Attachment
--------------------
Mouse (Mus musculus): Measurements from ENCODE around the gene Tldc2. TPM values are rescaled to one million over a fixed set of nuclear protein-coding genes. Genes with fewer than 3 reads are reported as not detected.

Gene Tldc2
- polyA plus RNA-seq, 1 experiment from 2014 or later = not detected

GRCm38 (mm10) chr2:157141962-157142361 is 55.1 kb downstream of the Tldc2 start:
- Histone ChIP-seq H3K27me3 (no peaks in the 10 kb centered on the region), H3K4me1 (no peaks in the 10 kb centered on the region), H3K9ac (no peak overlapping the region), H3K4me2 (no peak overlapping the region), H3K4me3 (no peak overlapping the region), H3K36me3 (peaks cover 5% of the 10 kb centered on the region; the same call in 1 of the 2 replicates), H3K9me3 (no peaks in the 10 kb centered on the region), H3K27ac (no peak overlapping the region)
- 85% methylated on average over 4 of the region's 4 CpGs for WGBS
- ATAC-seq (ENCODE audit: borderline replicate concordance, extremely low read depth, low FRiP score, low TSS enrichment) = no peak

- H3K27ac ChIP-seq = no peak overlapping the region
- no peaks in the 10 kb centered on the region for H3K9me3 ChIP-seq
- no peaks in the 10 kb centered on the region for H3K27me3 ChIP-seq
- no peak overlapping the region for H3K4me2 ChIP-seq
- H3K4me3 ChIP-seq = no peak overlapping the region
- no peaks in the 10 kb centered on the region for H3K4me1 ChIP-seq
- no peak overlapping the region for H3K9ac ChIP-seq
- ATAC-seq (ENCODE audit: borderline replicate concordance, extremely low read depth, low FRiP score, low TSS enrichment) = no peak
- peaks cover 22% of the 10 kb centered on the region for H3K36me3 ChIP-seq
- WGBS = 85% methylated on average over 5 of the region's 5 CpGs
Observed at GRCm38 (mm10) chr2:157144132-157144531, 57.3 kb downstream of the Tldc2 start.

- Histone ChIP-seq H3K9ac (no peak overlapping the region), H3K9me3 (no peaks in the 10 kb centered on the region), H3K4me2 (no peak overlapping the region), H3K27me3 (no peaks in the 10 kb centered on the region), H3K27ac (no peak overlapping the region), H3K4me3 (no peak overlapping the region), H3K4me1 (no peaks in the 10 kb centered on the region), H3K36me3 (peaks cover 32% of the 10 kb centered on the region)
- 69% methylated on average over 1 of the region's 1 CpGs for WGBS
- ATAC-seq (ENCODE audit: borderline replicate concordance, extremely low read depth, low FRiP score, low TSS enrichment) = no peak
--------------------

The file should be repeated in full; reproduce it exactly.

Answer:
Mouse (Mus musculus): Measurements from ENCODE around the gene Tldc2. TPM values are rescaled to one million over a fixed set of nuclear protein-coding genes. Genes with fewer than 3 reads are reported as not detected.

Gene Tldc2
- polyA plus RNA-seq, 1 experiment from 2014 or later = not detected

GRCm38 (mm10) chr2:157141962-157142361 is 55.1 kb downstream of the Tldc2 start:
- Histone ChIP-seq H3K27me3 (no peaks in the 10 kb centered on the region), H3K4me1 (no peaks in the 10 kb centered on the region), H3K9ac (no peak overlapping the region), H3K4me2 (no peak overlapping the region), H3K4me3 (no peak overlapping the region), H3K36me3 (peaks cover 5% of the 10 kb centered on the region; the same call in 1 of the 2 replicates), H3K9me3 (no peaks in the 10 kb centered on the region), H3K27ac (no peak overlapping the region)
- 85% methylated on average over 4 of the region's 4 CpGs for WGBS
- ATAC-seq (ENCODE audit: borderline replicate concordance, extremely low read depth, low FRiP score, low TSS enrichment) = no peak

- H3K27ac ChIP-seq = no peak overlapping the region
- no peaks in the 10 kb centered on the region for H3K9me3 ChIP-seq
- no peaks in the 10 kb centered on the region for H3K27me3 ChIP-seq
- no peak overlapping the region for H3K4me2 ChIP-seq
- H3K4me3 ChIP-seq = no peak overlapping the region
- no peaks in the 10 kb centered on the region for H3K4me1 ChIP-seq
- no peak overlapping the region for H3K9ac ChIP-seq
- ATAC-seq (ENCODE audit: borderline replicate concordance, extremely low read depth, low FRiP score, low TSS enrichment) = no peak
- peaks cover 22% of the 10 kb centered on the region for H3K36me3 ChIP-seq
- WGBS = 85% methylated on average over 5 of the region's 5 CpGs
Observed at GRCm38 (mm10) chr2:157144132-157144531, 57.3 kb downstream of the Tldc2 start.

- Histone ChIP-seq H3K9ac (no peak overlapping the region), H3K9me3 (no peaks in the 10 kb centered on the region), H3K4me2 (no peak overlapping the region), H3K27me3 (no peaks in the 10 kb centered on the region), H3K27ac (no peak overlapping the region), H3K4me3 (no peak overlapping the region), H3K4me1 (no peaks in the 10 kb centered on the region), H3K36me3 (peaks cover 32% of the 10 kb centered on the region)
- 69% methylated on average over 1 of the region's 1 CpGs for WGBS
- ATAC-seq (ENCODE audit: borderline replicate concordance, extremely low read depth, low FRiP score, low TSS enrichment) = no peak